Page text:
While each department might go about the objective in their own way, the common goal is pipeline and ultimately top-line growth of the business. Looking at metrics and purely at volume and number of leads, the question that should be asked is: “Are we delivering to the organisation if we're only looking at leads created?”
“Well, not really, because the business wants us to look at leads converted,” Flude said. “I encourage my team to approach it with a view of what the business needs, and the business needs converted leads, but they need that in quality and volume. That's really the focus for marketing as a group, because that's what we need to be delivering to the business.
“Our aspirational goal is to give sales a volume of leads, but the quality of the leads that is then going to give the business the ability to go away and close those opportunities. That's a real shift.”
Flude noted he’s not seeing this approach across many marketing professionals. But he urged marketers to start talking about opportunities, revenue and revenue being a driver. He noted at Secure Code Warrior, sales and marketing, along with customer success, have an equal share on retaining and expanding the customer and owning revenue growth.
When it comes to technology, the company's marketing platform is bolted into the sales platform that activities revolve around, Flude said. The pipeline at Secure Code Warrior starts with a moment of interest, then identification on a persona level, then moving prospects into the marketing qualifying lead stage.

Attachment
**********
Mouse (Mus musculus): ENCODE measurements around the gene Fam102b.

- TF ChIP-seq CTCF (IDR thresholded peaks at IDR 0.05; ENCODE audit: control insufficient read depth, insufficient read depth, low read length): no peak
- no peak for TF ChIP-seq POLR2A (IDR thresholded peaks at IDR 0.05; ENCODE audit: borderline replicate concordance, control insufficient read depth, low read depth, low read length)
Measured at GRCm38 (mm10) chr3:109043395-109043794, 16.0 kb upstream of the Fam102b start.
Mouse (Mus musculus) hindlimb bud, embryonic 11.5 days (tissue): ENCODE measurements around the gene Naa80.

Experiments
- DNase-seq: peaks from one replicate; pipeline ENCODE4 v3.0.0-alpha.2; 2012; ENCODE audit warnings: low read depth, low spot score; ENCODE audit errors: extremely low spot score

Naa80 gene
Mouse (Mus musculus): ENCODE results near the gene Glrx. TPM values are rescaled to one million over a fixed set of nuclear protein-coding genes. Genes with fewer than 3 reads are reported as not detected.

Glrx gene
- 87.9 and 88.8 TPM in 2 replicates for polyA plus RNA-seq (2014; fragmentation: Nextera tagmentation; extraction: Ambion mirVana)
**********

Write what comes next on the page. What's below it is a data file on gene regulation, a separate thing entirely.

“It's a journey. We're qualifying leads using the smarts of the platform, but also the content. We're then using lead scoring and moving them into sales and through the qualifying process,” Flude explained.
Another key ingredient is aligning to strategy. Flude said when strategy and technology come together, marketing can contribute a significant share to generating pipeline “and a quality percentage of those are moving into the sales generation stage”.
“If a marketer can’t talk through the logical steps of a lead, moving towards an opportunity, being accepted by sales and then working with sales to move that opportunity to a close a deal, you're missing out on so much,” he said.
“The other key thing is to define what a lead is between sales to marketing. It is the agreed definition of a lead. When should that lead be passed to sales? Also understand that and have a process that recycles leads back into the marketing automation platform.
“Ultimately, if you understand the business and you understand the challenges of the business, you can then start to kind of ask critical questions, such as: ‘Why did this happen?’ ‘Why didn't it happen?’ Then you're using your automation platform and reporting engines to help you become a better business person who happens to be a marketer by choice.”
In summing up, Franklin said aligning sales and marketing is the largest opportunity for business and growth. To get there, he advised pivoting the focus from lead volume to lead value and focusing on nurturing, renewal and expansion.
“In doing so, we continue to reinforce the alignment between marketing and sales at every stage of the funnel,” he added.